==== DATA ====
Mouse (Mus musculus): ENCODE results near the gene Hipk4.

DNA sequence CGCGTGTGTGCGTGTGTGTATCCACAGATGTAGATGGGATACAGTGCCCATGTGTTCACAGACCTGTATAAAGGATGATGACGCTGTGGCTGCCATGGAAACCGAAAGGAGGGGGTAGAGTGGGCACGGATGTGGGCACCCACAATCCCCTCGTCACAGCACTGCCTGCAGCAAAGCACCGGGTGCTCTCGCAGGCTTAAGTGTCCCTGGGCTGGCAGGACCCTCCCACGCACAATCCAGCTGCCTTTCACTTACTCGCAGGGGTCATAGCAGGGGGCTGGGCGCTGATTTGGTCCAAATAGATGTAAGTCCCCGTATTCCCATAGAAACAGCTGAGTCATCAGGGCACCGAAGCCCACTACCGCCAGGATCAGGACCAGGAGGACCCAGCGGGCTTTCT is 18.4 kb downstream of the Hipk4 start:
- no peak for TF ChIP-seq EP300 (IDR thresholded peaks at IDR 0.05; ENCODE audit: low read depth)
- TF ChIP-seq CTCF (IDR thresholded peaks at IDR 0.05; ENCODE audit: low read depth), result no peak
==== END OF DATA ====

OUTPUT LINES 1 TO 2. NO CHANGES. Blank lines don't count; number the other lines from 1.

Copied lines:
Mouse (Mus musculus): ENCODE results near the gene Hipk4.

DNA sequence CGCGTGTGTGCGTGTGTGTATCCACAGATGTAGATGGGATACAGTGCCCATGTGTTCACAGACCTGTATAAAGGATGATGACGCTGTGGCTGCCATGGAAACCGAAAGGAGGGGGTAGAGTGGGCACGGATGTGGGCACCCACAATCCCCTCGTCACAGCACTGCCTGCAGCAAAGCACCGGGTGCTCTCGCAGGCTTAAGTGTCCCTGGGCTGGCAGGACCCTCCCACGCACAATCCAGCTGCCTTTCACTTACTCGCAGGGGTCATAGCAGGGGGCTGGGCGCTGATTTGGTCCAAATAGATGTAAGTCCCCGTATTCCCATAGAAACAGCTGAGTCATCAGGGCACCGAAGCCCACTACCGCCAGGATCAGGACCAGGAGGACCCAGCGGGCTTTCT is 18.4 kb downstream of the Hipk4 start: